I’m currently reading Tyler Cowen’s book, Create Your Own Economy: The Path to Prosperity in a Disordered World.  Cowen is an economist and blogger at Marginal Revolution.  In the book, Tyler takes a look at how we order information to meet our needs and wants and uses autism as an interesting device to explore those needs.   

In Chapter 6, he writes about the power of information contained in stories.  Most respond to stories better than unconnected facts.  I can’t remember who said it, but someone said, “I tell them stories and let them figure out what it means.”

Cowen also identifies several problems with the story-based method for relaying information.  Problem #1: The Stories are Too Simple:

Media coverage brings similar problems of oversimplification.  The tendency is to fit all facts into a format of a story, usually with a memorable protagonist, even when the reality is more complex.  Haven’t you noticed how many movies and TV shows offer an underdog struggling against the system and receiving ultimate vindication? It makes for a good tale. Yet this isn’t always the most appropriate or the most accurate way of organizing information.  The media is good at portraying heroes and villians and conspiracies, while it is bad at giving people and understanding of abstract or unseen social and economic forces.

He then goes on to give an example of a story of an autistic child that was upset that his family home burned down from a wildfire in California.  The story fed into the stereotype of how autistics are dependent on their daily routines.  Cowen wonders why the obvious question isn’t asked, wouldn’t anybody that lost all of their possessions in a fire be upset?  Isn’t that normal?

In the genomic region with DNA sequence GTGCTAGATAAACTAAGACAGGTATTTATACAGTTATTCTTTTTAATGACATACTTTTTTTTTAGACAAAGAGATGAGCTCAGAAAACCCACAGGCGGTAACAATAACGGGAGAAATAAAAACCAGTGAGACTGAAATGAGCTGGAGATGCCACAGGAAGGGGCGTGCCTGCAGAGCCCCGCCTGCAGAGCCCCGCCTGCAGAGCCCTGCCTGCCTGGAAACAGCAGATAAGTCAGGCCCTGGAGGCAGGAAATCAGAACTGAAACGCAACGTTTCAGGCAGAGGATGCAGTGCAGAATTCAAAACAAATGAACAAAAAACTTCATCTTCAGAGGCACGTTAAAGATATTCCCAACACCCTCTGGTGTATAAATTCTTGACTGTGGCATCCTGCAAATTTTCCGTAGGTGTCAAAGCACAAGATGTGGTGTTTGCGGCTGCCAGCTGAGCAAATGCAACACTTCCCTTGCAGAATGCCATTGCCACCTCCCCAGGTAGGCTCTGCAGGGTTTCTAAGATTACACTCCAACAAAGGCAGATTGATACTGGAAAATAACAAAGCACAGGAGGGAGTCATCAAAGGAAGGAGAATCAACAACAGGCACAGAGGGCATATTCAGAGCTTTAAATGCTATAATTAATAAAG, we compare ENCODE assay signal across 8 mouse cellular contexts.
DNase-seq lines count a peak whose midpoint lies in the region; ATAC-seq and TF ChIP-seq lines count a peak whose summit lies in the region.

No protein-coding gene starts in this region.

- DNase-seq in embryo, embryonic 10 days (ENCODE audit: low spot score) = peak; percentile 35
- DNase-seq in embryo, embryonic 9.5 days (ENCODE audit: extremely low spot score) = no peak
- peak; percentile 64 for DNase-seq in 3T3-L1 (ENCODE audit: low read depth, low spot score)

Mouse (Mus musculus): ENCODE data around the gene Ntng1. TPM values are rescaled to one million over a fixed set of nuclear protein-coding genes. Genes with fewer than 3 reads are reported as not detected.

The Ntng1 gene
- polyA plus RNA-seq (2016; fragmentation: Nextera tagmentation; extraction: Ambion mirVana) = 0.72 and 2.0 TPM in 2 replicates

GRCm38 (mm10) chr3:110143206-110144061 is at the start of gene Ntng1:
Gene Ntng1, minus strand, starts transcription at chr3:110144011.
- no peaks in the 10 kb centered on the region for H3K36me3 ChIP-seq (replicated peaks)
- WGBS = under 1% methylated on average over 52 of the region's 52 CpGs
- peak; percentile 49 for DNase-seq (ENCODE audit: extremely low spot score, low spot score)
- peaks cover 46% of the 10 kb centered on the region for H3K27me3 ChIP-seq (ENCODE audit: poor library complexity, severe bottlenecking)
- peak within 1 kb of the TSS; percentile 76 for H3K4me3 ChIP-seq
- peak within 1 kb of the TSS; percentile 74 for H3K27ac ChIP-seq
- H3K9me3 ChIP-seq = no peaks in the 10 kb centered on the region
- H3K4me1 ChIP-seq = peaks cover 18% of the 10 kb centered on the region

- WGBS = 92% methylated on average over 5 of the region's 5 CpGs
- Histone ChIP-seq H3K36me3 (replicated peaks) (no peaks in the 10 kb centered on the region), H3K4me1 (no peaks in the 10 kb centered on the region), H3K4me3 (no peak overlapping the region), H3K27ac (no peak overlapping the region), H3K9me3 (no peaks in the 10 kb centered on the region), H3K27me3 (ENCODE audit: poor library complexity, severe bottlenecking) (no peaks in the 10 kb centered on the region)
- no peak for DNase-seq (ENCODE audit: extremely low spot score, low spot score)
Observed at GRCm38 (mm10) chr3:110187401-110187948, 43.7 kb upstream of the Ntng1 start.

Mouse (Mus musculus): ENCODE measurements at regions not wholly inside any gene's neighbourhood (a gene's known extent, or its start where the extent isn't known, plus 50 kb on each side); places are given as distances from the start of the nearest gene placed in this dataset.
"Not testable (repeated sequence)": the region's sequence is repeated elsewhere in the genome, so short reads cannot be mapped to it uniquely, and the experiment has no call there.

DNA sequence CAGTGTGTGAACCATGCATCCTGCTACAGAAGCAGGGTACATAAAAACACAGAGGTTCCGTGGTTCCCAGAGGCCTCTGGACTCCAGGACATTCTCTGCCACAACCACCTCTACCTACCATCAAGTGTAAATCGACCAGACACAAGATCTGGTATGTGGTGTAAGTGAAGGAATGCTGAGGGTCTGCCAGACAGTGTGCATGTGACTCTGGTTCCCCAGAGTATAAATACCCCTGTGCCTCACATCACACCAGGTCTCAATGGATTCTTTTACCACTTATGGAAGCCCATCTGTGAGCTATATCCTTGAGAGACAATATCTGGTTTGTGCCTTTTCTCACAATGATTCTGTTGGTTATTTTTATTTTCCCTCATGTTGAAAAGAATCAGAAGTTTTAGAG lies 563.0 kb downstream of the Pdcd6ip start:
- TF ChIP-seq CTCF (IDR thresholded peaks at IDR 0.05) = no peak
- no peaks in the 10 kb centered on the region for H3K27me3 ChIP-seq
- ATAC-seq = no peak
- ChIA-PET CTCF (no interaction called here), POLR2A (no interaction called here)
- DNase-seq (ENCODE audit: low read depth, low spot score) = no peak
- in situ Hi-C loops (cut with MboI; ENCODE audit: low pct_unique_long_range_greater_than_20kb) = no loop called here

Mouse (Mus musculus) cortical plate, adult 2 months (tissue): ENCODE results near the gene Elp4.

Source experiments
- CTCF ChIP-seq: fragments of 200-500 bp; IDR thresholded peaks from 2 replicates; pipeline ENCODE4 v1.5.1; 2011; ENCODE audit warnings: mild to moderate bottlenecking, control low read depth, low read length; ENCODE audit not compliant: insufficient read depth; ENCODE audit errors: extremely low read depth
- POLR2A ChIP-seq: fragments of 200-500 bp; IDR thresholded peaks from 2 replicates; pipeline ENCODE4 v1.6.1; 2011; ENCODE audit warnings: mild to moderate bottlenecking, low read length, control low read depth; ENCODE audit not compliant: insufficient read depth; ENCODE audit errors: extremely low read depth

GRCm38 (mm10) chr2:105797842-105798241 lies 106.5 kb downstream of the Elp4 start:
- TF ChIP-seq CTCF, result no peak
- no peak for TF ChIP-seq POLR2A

But asking that question would destroy the premise of the story, namely that autistic children cannot adjust.

I think it might be more than destroying the premise.  I think deadlines in media contribute to the oversimplified stories.  Bad journalism and editors also contribute.  There are only so many good journalists and editors our there, and there are a lot more news sources.  The story I use to frame that up is to consider the NFL.  There are 32 teams, but only 5 or 6 great quarterbacks at any given time, which is hard to believe considering the sorting systems we have in place for the NFL (high school, club and college athletics).


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